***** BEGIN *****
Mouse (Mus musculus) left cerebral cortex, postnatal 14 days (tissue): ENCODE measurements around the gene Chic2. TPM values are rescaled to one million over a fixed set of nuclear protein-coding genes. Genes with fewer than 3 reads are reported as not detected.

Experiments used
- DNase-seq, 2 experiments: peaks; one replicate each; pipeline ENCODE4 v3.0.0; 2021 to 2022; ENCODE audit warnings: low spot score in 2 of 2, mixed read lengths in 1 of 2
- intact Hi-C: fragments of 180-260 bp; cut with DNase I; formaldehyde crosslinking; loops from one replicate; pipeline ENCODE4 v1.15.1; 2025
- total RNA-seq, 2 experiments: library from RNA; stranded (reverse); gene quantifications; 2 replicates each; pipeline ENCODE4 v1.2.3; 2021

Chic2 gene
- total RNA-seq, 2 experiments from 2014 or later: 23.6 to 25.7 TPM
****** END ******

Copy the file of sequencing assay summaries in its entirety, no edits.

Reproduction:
Mouse (Mus musculus) left cerebral cortex, postnatal 14 days (tissue): ENCODE measurements around the gene Chic2. TPM values are rescaled to one million over a fixed set of nuclear protein-coding genes. Genes with fewer than 3 reads are reported as not detected.

Experiments used
- DNase-seq, 2 experiments: peaks; one replicate each; pipeline ENCODE4 v3.0.0; 2021 to 2022; ENCODE audit warnings: low spot score in 2 of 2, mixed read lengths in 1 of 2
- intact Hi-C: fragments of 180-260 bp; cut with DNase I; formaldehyde crosslinking; loops from one replicate; pipeline ENCODE4 v1.15.1; 2025
- total RNA-seq, 2 experiments: library from RNA; stranded (reverse); gene quantifications; 2 replicates each; pipeline ENCODE4 v1.2.3; 2021

Chic2 gene
- total RNA-seq, 2 experiments from 2014 or later: 23.6 to 25.7 TPM